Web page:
Wendy Brown and Yvette Bates, USC's B & B entry, have a class act in track and field, but seemingly have no place on the world stage.
Triple jumping is their specialty, but they're limited to domestic competition because the relatively new event for women isn't recognized by the International Amateur Athletic Federation, nor is it included in the Olympic program.
So Brown and Bates, both versatile athletes, are exploring alternative means of getting to Seoul, South Korea, for the Olympic Games in September.
Brown has become a heptathlete, while Bates is trying to improve enough in the long jump to make the U.S. team.
Those long-range plans will be put aside today when they will compete in multi events in the combined men's and women's dual track meet with UCLA at the Coliseum.
Brown realized that triple jumping was a dead-end internationally after she won the event in The Athletics Congress meet in 1986 with a wind-aided mark of 45 feet 2 inches, best ever at the time under any conditions.
"I had jumped farther than any other woman, and I wasn't going anywhere," Brown recalled. "I wasn't even going to Russia for the Goodwill Games.
"That was the turning point . . . I pretty much gave the triple jump up. I've been competing in it, but not concentrating on it. I don't even practice it. It has been all heptathlon. I just do it now to get points for the team."
She will be trying to get them today while competing in the triple, long and high jumps, javelin, shotput and 100-meter hurdles.
"That's a heptathlon in just one day," she said.
UCLA's Gail Devers will be just as active. She is entered in the 100, 200, 100-meter hurdles and long jump and will run a leg on the 400- and 1,600-meter relay teams.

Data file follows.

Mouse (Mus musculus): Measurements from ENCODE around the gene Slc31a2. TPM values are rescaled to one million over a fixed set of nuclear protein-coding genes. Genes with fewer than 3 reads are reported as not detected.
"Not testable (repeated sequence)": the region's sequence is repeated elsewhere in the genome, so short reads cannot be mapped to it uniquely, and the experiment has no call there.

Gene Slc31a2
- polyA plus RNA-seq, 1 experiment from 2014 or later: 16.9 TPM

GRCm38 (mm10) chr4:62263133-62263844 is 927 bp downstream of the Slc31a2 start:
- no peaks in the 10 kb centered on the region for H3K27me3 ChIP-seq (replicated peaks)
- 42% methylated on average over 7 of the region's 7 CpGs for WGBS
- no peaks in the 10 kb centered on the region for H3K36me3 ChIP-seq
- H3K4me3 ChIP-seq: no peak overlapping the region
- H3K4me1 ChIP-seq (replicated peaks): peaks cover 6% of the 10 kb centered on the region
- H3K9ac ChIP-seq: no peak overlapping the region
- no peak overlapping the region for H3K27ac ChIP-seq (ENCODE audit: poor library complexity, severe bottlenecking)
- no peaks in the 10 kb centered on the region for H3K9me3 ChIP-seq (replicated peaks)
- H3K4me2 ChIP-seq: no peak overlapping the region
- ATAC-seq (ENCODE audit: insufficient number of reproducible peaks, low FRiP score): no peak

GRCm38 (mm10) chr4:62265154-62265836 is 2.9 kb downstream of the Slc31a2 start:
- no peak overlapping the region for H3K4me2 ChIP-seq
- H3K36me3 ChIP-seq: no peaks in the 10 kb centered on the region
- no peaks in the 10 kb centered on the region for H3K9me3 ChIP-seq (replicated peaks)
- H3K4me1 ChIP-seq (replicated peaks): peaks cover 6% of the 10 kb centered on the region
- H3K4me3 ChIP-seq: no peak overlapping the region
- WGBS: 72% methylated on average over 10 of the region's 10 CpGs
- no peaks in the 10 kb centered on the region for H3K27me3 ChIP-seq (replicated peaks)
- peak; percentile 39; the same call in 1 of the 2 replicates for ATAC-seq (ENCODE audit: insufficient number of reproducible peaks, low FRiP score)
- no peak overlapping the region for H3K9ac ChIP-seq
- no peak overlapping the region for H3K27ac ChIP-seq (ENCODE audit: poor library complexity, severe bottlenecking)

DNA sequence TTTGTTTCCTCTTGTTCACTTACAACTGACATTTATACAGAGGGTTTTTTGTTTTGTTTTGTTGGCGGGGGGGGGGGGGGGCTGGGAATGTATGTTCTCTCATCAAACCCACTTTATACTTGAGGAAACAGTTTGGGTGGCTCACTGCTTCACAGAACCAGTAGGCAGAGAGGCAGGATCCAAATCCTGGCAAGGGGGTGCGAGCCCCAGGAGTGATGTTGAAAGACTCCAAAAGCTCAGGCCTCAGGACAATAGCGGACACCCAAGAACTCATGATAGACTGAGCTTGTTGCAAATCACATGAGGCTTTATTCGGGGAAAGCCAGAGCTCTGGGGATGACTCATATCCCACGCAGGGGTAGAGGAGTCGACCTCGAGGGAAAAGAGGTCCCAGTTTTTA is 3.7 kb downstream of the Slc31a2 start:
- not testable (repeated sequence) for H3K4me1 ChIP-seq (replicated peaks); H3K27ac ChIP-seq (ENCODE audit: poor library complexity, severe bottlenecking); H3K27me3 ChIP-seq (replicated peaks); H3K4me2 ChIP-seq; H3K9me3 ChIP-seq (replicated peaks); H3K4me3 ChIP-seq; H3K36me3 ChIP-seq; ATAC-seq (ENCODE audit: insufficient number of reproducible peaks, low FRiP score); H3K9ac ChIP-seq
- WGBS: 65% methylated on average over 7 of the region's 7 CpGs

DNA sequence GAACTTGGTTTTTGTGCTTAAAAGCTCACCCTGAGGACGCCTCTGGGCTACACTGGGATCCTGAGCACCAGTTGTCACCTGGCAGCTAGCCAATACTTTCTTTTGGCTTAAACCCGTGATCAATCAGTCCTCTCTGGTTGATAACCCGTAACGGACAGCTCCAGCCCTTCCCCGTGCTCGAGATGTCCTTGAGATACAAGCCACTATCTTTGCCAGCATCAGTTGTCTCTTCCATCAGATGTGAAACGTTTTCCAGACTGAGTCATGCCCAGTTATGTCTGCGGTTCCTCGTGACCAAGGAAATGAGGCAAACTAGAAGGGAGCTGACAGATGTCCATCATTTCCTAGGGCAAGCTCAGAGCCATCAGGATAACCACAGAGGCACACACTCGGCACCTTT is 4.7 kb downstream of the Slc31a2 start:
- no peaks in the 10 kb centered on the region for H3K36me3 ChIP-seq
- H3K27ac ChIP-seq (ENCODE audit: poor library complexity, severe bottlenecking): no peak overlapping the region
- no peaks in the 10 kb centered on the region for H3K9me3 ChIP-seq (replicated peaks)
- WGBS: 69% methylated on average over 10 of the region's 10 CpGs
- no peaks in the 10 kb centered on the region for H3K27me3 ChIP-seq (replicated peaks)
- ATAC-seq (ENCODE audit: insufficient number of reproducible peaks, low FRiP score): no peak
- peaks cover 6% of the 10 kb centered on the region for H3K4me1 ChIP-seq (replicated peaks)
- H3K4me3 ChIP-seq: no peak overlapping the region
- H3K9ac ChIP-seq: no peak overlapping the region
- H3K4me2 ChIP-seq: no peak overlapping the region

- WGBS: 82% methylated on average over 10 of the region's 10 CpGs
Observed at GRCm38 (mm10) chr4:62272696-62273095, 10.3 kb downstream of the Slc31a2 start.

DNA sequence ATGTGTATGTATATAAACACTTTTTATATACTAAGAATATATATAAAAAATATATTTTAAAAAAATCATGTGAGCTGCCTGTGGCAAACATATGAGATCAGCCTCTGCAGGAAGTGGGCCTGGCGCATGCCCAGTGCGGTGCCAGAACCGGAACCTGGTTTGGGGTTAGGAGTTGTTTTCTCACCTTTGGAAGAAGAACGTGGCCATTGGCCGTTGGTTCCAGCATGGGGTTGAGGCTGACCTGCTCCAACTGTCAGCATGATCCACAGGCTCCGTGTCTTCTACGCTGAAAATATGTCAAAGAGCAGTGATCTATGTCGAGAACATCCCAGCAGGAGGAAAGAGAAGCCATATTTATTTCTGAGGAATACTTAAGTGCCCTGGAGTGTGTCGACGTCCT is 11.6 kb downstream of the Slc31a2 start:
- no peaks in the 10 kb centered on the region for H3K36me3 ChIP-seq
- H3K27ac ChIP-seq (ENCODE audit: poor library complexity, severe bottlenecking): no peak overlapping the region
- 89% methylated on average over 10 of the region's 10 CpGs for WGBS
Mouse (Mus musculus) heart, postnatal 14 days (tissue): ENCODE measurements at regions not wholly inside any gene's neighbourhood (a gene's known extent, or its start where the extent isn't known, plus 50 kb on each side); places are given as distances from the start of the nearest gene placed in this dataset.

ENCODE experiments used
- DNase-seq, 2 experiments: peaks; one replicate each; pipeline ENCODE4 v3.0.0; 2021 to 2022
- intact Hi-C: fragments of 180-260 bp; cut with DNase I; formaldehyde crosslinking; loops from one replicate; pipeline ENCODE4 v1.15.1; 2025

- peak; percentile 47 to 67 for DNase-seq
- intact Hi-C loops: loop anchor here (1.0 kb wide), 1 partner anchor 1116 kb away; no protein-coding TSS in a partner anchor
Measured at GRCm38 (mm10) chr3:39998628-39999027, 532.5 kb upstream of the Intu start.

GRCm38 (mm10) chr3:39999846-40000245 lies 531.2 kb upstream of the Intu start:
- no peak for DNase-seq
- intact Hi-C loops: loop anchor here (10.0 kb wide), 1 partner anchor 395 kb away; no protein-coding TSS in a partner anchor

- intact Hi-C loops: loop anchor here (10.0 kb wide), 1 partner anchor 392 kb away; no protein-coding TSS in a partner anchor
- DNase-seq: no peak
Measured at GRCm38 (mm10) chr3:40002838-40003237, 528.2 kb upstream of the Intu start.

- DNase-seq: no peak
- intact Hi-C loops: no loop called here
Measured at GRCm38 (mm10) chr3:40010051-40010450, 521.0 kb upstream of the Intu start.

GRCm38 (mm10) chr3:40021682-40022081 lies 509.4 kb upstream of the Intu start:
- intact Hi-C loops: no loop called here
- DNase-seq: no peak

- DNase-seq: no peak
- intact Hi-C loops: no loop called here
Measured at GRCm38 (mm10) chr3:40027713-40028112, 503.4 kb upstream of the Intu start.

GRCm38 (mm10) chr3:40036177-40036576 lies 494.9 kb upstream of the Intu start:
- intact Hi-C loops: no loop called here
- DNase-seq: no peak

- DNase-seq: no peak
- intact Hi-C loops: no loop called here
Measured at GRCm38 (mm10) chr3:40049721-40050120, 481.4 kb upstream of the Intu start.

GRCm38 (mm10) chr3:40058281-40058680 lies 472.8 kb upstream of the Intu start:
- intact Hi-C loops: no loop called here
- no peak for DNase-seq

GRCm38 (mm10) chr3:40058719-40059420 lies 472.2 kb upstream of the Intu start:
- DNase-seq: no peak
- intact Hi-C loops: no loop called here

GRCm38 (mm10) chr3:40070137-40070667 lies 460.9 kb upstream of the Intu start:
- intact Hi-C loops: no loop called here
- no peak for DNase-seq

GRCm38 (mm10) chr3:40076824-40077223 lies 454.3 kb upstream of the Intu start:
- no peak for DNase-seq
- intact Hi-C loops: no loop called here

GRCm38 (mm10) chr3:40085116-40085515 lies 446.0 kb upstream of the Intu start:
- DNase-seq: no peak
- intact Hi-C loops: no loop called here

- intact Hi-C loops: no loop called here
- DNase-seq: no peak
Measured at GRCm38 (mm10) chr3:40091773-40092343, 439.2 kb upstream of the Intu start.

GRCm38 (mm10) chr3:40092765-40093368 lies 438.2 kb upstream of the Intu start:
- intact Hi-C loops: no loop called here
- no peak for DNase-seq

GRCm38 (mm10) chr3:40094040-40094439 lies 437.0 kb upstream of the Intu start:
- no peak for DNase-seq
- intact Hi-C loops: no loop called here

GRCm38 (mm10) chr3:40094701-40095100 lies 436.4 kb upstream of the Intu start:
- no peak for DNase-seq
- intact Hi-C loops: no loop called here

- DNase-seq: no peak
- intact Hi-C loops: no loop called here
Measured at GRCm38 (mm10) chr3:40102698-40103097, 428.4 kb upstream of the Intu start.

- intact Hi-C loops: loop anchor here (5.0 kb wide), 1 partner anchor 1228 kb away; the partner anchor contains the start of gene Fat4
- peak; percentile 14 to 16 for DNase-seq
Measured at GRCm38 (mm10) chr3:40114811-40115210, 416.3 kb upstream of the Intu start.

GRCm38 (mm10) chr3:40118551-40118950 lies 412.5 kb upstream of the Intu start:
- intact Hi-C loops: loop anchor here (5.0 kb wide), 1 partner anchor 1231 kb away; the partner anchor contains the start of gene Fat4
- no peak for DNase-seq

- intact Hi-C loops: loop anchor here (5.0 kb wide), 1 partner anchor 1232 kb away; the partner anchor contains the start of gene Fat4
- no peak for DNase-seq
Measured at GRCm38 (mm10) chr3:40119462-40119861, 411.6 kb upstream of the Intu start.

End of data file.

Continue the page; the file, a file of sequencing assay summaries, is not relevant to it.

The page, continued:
Brown has only been a heptathlete for 14 months, and her personal best is 5,896 points. Her coach, Mike Bailey, reasons that Brown will need to score in the 6,300-point range to make the Olympic team.
Jackie Joyner-Kersee, the world record-holder, is, of course, a cinch to go Seoul barring injury. Jane Frederick, a veteran competitor, should place second in the trials, so that leaves only one spot.
Cindy Greiner, who has scored 6,275 points; Cathey Tyree, Sheila Tarr and, possibly, Jodi Anderson will most likely be Brown's primary opposition.
"Cindy's score is reachable by a few of us," Brown said. "I think there will be some surprises."
A raw talent who didn't know the proper procedure in the shotput ring a year ago, Brown has improved, from 36 feet to 44-7, worth about 160 points in the heptathlon.
Brown, who has also played basketball at USC, reasons that if she trains hard enough, she'll make the Olympic team. But she won't be devastated if she doesn't.
"I'm still young (22)," Brown said, "and when 1992 comes around I'll be Jackie's age (26)."
Brown and Bates are teammates now, but they were adversaries while growing up in the Bay Area. When Brown won the triple, long and high jump in the state meet in 1984 while competing for Woodside High School in Atherton, Calif., Bates, from Berkeley High, was second in the triple jump and third in the long jump.
Bates has improved to the extent that she's a two-time National Collegiate Athletic Assn. indoor champion in the triple jump with best indoor and outdoor marks of 45-3 and 44-7 1/2, respectively. China's Li Huirong has a world best mark of 46-0 3/4.
Bates is philosophical concerning the triple jump as a non-Olympic event, blaming athletes to a degree for not petitioning to include it.
Instead, she'll be trying to make the team as a long jumper. It won't be easy as Joyner-Kersee is the co-world record-holder at 24-5 1/2, Carol Lewis has a best mark of 23-1 3/4 and Jennifer Innis, Sheila Echols and Devers have all jumped in the 22-foot range. Bates' best competitive mark is 21-0 3/4.
"I still think (the Olympic team) is open to any individual," Bates said. "Those who have jumped in the 22-foot range aren't 22-foot jumpers because they're averaging in the 21-foot area. So there's a chance."
Bates, 22, says she has already had five jumps of more than 21 feet in practice without supervision. Now she has to put it all together in competition.
"She is always better in a meet than she is in competition," Bailey said. "You can never count her out."